7. Narrow down your wish list. So once you have decided on the type of home you want to buy, let's say for e.g a condo, your wish list might be: in-suite washer- dryer, balcony, pet friendly and non-smoking. If you choose a house, your wish list could be something like: close to supermarkets, good daycares around, spacious backyard, finished basement. But, we all know that we don't always get everything we want, so there's also the task of separating your wish list items into must-haves and things you can compromise on, for e.g. maybe you can do without a balcony but you have a pet so the building must be pet friendly, or maybe you can compromise on a finished basement, but you need daycares and school to be within 15 minutes of your home. These things are important to consider because a home is a big investment and something you will have to live with for years.

  8. Find a mortgage broker. Sometimes a realtor can refer a broker or a broker can refer a realtor. or you can do some research and find your own broker. The mortgage broker's job is to help you source financing. They will take a look at your credit, your down payment, your debt ratio and income, then help you find the right lender and interest rate for you. This step could actually be one of the first ones you take when starting your house hunt, especially when you don't know where to start.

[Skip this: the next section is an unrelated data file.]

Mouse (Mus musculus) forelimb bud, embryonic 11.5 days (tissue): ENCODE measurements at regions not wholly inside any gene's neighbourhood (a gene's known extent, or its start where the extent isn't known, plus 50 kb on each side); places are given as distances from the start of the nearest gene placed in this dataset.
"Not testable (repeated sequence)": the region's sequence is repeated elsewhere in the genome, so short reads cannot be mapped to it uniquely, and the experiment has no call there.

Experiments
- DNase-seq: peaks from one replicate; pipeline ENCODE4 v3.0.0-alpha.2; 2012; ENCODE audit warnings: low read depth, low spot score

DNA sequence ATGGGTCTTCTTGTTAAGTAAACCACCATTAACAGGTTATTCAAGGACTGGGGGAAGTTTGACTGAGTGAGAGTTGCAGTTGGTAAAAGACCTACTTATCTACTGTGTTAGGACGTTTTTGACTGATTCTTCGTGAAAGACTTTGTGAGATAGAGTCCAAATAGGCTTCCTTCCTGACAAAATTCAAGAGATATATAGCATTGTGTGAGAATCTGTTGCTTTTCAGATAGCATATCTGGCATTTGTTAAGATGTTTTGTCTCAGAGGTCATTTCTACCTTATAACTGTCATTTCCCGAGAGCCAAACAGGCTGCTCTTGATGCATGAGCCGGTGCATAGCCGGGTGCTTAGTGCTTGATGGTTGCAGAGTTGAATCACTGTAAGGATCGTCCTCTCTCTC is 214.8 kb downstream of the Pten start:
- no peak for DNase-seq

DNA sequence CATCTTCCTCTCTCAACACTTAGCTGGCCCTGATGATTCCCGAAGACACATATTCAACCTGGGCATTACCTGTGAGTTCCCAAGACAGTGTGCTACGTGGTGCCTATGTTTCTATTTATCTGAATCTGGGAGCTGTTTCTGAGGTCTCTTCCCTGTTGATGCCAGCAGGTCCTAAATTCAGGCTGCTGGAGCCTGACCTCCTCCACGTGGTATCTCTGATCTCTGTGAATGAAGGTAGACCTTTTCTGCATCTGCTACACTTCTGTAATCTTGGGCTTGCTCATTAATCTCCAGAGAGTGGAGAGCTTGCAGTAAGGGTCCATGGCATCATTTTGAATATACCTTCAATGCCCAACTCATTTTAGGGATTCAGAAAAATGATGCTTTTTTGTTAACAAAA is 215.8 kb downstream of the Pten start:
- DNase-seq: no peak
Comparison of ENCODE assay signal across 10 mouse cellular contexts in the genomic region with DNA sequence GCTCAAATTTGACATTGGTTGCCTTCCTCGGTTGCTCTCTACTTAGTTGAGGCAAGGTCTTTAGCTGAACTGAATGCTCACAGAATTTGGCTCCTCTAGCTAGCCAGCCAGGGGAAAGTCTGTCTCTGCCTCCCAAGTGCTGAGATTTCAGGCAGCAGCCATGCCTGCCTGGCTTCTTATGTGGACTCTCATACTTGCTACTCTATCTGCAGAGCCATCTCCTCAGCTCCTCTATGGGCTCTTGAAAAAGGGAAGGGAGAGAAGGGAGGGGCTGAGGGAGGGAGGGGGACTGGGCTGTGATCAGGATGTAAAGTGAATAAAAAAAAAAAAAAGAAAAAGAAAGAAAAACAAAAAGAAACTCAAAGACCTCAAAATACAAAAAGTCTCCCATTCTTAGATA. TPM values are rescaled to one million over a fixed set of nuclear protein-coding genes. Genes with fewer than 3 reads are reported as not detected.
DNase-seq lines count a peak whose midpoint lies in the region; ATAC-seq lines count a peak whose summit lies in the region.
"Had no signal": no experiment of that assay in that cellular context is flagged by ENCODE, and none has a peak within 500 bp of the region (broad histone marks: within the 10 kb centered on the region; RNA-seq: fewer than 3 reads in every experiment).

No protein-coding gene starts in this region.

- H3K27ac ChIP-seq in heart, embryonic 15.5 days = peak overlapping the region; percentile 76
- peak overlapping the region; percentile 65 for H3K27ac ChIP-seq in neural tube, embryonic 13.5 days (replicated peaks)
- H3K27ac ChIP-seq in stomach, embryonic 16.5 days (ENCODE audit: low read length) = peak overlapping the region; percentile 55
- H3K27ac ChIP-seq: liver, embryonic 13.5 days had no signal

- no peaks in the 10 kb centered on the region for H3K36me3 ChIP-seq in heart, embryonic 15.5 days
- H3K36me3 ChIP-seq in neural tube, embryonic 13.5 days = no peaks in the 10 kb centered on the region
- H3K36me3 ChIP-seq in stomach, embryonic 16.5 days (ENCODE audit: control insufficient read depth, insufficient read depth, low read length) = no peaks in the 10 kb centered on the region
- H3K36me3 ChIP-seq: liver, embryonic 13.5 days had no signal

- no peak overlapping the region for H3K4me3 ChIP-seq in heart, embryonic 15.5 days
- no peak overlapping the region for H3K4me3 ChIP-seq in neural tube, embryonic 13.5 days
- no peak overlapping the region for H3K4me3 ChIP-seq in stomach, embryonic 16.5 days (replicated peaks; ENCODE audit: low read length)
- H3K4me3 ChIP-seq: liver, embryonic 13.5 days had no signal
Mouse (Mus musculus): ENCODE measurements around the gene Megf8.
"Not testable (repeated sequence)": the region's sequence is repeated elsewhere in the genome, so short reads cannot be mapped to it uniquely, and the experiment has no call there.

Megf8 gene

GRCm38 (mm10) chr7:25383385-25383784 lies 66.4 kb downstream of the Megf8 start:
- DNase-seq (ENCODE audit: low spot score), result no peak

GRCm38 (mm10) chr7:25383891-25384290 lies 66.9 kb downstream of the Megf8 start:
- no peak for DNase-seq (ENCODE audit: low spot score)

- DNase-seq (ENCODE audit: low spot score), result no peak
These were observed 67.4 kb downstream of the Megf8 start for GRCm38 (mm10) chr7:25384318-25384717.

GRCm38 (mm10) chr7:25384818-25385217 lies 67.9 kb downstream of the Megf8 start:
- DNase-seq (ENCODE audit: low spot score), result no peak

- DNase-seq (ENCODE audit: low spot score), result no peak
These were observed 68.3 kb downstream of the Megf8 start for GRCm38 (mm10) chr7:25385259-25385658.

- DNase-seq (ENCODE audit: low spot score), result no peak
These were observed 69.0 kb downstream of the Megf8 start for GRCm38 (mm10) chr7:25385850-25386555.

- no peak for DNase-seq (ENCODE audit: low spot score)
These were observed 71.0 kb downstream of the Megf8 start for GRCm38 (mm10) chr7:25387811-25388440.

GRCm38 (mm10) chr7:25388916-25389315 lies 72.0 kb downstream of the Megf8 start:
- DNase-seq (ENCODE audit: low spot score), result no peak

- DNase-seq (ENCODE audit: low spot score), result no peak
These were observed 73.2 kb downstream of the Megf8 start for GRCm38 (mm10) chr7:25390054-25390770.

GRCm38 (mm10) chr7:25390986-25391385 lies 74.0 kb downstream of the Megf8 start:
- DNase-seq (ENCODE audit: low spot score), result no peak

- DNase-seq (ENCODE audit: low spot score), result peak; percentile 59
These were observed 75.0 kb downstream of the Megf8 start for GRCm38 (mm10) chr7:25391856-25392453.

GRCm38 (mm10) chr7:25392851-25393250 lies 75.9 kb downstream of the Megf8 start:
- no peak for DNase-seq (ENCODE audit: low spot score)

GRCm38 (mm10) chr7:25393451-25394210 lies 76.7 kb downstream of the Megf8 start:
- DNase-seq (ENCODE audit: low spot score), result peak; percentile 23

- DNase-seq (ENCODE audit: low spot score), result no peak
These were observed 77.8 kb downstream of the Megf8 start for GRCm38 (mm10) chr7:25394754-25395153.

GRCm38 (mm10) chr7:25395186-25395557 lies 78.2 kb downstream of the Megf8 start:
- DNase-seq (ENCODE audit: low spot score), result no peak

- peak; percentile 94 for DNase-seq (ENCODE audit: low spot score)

9. Get pre-approved. The broker will reach out to lenders with your profile created from the information gathered above, and then let you know how much money you can get towards buying your house. It is important to note that you do not need to max out this amount, you want to refer to your budget to see if you can realistically afford the mortgage payments with that loan size. Also, the home you want may even fall under that amount and so you don't need to max it out. The other thing to note is that the lender will still need to do a valuation of the home you are purchasing to determine if it is worth what they are willing to lend.

  10. Start working with a realtor. A realtor will be the one you work with to narrow down areas to look in and what to look for. The realtor's job is to help you find the right home. They will also set up showings, negotiate prices and facilitate the signing of documents. The realtor works for you but they make a commission from the sale of the home. The seller's realtor will split the commission with your realtor. Though it is not always mandatory to have a realtor, it is important because they can answer questions you have about neighbourhoods, prices, etc. They also have access to resources and can help you find out things like the pricing trends for a particular neighbourhood or to help you find that perfect investment property that satisfies all legal requirements. They can also spot things in homes that we might miss.

  11. Find a real estate lawyer. Your lawyer will help you with all the legal paperwork and review any documents related to the house itself. Your lawyer will facilitate the signing of documents between you, the realtors and the seller. They will also be able to help you get the documents related to your home, such as your Owner's title. The lawyer's role comes into play after you make an offer, but it is a good idea to have a lawyer in mind so you know who to go to once you're ready to finalize your purchase. You will also be able to factor in the cost of legal fees ahead of time once you know your lawyer's rate for their service.